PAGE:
by Grace Gonsalves and Molly Scanlon
“‘Colored individuals who don’t belong in OUR neighborhood,’” read the Nextdoor post concerning Las Lomas student Senior Ana Manto and her friends.
They were hanging out in their car, talking and driving around on Halloween night. “My friend in the driver’s seat was making the revving sound while driving through the neighborhood although we weren’t going dangerously above the speed limit,” said Manto. A group of parents got “so startled from the sound that although we apologized, they were still aggravated because they thought we were a threat to other trick or treaters.” They parked the car, and the parents surrounded it and threatened to call the police. “We eventually fled the situation and left the car where it was parked to get the next day.” It was later that night when Ana noticed a post on Nextdoor referring to her and her friends. She said, “They implied how us “reckless” kids didn’t belong in their “white” neighborhood.”
Racism is not uncommon in Walnut Creek, and the post concerning Manto is not the only one she has seen, “I saw a post about colored kids hanging around in a park late at night. Although they weren’t doing anything that could cause any harm, they were still being targeted through this app due to the strongly white community that they we’re in.” Another student, Junior Jessica Hallock said, “Obviously I’ve seen it online. I myself have never experienced it, but I know a few people who have.” Most Las Lomas students are not on Nextdoor as often as say Instagram or Snapchat, but there are still a lot of Las Lomas users: “I normally just check it because [of] what’s going on in the community and I know a lot of other Las Lomas kids [use it], I see them on there all the time. There’s definitely a little Las Lomas group on the app,” said Senior Graham Rossi.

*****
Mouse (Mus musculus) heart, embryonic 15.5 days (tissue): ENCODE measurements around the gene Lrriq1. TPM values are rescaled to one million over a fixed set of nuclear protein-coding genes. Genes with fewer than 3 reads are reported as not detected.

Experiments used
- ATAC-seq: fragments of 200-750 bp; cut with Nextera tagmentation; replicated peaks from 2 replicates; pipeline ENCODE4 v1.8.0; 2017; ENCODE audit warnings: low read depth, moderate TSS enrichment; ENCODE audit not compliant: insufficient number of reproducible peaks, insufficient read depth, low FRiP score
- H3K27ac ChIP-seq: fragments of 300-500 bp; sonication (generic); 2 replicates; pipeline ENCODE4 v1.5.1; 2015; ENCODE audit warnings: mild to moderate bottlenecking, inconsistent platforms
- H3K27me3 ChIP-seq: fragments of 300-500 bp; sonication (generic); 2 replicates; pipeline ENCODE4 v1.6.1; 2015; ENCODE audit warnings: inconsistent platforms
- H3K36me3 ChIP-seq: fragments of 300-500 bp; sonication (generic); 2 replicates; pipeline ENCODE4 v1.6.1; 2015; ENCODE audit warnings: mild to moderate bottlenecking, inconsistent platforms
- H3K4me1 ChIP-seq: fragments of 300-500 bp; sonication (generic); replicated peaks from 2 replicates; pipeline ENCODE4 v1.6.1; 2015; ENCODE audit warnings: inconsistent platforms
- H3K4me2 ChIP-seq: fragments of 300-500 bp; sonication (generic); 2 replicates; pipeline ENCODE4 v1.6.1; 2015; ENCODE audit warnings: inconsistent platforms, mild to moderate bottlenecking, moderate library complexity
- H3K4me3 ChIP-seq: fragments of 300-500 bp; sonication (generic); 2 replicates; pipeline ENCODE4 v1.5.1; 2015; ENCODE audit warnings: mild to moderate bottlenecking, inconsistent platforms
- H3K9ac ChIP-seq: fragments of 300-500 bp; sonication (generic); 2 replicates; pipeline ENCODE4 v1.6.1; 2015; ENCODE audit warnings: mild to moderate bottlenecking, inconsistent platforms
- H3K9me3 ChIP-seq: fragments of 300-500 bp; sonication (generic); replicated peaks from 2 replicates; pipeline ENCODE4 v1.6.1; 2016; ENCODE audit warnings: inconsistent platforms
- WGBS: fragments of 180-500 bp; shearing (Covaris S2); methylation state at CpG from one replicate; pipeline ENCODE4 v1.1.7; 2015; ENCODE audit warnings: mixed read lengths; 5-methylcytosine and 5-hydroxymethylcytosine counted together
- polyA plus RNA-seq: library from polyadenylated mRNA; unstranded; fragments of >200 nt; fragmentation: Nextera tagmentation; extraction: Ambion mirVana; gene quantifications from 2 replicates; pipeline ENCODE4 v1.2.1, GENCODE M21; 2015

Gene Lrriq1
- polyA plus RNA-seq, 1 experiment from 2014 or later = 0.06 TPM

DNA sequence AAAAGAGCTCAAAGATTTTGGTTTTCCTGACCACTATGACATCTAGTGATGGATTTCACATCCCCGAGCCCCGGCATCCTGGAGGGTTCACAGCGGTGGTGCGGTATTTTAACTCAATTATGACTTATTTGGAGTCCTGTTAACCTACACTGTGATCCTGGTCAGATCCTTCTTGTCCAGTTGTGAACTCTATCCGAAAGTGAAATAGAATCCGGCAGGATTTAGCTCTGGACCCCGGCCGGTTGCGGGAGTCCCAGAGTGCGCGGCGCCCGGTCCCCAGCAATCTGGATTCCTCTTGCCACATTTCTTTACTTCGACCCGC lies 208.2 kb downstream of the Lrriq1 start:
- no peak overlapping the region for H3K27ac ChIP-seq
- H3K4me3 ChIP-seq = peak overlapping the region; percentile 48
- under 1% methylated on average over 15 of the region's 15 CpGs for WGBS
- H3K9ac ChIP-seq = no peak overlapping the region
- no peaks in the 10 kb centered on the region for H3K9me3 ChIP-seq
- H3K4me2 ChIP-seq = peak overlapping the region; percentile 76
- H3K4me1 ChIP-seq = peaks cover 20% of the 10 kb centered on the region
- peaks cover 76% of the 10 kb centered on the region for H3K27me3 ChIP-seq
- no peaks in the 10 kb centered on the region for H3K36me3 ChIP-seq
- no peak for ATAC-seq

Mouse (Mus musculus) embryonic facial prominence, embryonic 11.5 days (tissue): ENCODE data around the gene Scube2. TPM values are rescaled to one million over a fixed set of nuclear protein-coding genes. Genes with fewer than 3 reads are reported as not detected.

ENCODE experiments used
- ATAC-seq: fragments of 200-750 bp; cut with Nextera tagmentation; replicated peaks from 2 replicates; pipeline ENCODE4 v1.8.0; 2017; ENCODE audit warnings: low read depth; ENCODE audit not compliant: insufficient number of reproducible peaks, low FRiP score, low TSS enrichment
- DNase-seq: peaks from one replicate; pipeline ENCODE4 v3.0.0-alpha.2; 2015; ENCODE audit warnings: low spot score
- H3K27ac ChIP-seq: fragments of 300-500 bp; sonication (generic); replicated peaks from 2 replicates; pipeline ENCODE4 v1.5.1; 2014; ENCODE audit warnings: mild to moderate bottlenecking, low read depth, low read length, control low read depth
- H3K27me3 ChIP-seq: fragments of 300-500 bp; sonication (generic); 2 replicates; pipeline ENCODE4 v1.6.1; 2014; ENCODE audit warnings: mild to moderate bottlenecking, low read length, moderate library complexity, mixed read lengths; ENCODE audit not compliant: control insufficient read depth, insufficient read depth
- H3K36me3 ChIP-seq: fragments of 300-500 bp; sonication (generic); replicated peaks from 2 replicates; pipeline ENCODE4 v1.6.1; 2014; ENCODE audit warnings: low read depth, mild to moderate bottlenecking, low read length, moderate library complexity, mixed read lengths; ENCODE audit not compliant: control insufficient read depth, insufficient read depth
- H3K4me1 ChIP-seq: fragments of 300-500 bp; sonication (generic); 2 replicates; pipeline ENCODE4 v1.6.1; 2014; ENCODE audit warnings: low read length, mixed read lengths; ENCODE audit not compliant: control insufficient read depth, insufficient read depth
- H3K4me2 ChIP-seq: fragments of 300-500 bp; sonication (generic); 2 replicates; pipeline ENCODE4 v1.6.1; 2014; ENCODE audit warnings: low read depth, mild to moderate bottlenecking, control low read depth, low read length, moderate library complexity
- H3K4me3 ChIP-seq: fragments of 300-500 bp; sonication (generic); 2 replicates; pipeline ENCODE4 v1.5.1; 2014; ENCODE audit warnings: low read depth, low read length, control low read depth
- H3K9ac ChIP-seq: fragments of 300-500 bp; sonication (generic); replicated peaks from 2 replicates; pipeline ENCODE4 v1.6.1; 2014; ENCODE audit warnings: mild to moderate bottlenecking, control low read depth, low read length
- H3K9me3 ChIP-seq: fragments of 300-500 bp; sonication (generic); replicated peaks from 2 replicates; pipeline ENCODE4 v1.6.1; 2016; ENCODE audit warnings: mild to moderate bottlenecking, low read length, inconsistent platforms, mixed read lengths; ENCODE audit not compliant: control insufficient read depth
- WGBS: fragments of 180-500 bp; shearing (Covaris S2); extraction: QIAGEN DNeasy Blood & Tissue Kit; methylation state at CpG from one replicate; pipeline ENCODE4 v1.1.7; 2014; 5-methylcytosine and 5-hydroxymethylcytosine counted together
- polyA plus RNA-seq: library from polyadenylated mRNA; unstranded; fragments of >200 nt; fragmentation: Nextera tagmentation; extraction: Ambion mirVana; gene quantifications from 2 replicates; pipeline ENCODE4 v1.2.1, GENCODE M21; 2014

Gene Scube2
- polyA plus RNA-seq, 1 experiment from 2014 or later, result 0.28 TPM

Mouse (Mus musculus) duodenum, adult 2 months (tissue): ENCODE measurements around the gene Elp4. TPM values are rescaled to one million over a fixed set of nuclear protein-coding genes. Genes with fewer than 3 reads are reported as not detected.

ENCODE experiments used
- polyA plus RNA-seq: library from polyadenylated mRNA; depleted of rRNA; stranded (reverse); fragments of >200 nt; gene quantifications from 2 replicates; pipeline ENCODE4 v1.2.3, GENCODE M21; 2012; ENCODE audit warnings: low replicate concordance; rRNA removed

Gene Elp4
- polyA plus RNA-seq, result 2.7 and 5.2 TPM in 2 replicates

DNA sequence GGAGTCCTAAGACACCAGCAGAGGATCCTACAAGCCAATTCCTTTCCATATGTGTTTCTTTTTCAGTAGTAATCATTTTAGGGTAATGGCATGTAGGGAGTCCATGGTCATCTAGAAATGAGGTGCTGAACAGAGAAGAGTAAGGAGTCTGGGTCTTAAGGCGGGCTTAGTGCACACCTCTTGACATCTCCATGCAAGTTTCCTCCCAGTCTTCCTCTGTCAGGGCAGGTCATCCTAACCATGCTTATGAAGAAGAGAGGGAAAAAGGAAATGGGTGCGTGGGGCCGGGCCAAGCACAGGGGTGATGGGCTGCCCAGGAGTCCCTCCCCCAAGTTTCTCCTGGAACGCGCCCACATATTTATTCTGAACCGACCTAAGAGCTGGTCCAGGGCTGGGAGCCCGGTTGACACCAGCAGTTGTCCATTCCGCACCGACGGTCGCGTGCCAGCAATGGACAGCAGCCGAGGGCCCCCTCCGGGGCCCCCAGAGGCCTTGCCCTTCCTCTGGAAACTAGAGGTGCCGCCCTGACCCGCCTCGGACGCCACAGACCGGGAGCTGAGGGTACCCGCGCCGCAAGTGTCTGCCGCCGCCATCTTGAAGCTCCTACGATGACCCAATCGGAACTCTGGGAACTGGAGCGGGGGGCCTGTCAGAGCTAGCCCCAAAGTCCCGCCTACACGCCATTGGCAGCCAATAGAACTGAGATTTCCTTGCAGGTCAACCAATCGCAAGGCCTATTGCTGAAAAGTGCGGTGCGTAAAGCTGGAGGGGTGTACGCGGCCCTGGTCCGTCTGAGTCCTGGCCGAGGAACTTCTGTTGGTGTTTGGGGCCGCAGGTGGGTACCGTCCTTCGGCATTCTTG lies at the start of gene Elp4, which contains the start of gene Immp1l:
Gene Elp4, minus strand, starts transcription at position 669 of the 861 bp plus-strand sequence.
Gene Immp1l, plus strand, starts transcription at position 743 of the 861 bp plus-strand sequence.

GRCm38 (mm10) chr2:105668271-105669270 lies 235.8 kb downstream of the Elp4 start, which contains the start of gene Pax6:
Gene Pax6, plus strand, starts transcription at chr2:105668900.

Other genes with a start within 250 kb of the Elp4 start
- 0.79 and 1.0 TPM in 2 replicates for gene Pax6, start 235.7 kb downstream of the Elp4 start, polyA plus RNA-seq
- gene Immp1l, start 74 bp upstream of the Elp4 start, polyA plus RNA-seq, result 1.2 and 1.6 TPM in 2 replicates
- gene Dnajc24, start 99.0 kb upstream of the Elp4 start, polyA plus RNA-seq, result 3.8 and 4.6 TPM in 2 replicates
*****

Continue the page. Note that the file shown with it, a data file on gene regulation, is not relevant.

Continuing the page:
Racist cyber bullying is not uncommon, and social media seems to be a perfect forum for it,“I mean all you need is a cell phone. Anyone can use it,” said Rossi. Nextdoor has particular systems in place to stop cyber bullying (see Issue 1), but they don’t prevent it from appearing in the first place, and it can take hours or days for the posts to be taken down, often after emotional or social harm has already been done. Mr. Bruce Giron from Las Lomas Administration said, “I feel that people filled with hate will spread the negativity in any way they can.”
He added, “I would hope that people would walk around with the goal..[to] minimize…the negative effects of their actions. I believe that like the butterfly effect, our actions have the ability to echo throughout the Universe. My goal is to echo positivity.”